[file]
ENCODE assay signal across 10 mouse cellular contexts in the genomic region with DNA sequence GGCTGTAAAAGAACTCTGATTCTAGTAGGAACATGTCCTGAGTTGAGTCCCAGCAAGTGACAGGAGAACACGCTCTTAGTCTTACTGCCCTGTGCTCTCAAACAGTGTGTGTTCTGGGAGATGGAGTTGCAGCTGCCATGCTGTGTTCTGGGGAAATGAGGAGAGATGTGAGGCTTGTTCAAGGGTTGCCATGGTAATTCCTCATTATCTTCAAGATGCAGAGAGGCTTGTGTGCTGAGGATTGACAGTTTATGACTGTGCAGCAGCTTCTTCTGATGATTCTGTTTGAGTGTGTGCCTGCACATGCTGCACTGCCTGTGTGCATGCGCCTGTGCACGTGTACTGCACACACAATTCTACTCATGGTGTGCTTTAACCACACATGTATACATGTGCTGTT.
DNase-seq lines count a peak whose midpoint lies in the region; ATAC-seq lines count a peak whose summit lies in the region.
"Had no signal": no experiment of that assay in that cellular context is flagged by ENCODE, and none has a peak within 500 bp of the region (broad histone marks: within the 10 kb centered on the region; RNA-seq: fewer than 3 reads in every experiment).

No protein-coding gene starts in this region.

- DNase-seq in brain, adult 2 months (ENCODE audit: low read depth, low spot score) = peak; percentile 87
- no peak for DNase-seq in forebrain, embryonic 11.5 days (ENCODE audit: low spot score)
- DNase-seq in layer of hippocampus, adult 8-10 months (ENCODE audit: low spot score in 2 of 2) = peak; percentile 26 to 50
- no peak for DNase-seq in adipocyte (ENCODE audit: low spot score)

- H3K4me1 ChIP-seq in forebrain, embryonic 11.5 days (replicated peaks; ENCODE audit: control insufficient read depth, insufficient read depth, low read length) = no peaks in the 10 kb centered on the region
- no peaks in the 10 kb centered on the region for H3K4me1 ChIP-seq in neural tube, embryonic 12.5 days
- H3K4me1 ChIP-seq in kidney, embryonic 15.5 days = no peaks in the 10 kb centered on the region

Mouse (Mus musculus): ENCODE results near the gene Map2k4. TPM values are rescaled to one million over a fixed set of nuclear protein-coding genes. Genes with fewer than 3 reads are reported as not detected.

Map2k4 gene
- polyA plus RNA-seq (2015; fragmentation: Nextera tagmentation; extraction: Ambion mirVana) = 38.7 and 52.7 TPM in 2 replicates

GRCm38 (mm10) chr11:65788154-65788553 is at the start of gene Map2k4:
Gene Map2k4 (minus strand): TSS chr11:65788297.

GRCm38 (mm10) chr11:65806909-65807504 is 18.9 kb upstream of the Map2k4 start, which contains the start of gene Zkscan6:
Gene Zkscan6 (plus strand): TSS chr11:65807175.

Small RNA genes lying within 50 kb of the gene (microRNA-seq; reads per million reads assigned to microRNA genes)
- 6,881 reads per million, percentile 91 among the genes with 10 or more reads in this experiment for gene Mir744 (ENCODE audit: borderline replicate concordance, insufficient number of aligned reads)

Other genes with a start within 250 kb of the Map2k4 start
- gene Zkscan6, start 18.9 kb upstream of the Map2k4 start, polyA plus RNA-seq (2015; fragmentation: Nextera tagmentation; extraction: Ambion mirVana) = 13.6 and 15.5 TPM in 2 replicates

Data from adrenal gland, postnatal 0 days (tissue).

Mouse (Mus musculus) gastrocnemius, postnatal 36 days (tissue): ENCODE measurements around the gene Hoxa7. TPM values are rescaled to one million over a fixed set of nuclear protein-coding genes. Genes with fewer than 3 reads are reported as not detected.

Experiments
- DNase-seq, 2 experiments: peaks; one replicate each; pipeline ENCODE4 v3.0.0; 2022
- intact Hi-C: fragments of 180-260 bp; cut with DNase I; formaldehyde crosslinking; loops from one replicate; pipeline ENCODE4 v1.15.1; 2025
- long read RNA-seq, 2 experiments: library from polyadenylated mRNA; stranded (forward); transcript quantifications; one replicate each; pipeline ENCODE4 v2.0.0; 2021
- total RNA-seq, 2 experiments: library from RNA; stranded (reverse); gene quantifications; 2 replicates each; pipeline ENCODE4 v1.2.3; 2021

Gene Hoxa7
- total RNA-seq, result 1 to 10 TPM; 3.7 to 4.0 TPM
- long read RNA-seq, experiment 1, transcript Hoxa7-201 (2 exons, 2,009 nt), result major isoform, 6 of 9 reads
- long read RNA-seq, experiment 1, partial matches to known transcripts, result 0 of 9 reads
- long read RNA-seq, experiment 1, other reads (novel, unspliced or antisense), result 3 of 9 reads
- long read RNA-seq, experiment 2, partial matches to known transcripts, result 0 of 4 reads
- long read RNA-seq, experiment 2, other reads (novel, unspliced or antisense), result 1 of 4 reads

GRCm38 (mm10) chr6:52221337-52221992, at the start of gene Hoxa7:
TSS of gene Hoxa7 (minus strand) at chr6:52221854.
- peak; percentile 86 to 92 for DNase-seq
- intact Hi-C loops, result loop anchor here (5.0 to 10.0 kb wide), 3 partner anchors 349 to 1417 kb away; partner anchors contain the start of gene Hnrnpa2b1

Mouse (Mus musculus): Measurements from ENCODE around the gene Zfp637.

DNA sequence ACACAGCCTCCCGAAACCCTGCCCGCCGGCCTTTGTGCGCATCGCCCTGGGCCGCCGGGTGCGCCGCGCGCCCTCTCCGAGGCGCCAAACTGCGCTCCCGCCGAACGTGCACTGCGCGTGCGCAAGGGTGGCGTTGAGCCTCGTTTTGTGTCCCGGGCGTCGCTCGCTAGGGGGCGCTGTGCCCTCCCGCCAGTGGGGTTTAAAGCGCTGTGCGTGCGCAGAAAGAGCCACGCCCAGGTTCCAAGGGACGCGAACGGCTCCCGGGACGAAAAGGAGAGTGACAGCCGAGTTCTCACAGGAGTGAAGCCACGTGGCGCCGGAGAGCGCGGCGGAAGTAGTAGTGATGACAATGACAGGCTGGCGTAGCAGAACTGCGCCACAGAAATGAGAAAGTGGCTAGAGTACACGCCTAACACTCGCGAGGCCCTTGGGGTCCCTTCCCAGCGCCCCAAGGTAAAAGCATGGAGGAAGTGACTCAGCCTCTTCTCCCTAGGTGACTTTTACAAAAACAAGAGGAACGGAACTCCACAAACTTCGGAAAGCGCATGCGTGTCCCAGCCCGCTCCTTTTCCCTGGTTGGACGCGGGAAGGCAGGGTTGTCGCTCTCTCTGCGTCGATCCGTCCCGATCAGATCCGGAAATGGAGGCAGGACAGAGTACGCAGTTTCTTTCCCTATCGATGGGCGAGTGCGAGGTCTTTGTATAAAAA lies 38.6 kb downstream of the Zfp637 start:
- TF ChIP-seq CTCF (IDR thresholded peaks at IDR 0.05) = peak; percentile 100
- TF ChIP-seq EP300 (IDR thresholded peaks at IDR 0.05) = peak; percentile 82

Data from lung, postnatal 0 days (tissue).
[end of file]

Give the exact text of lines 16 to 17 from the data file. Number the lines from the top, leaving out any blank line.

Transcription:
Gene Map2k4 (minus strand): TSS chr11:65788297.

GRCm38 (mm10) chr11:65806909-65807504 is 18.9 kb upstream of the Map2k4 start, which contains the start of gene Zkscan6: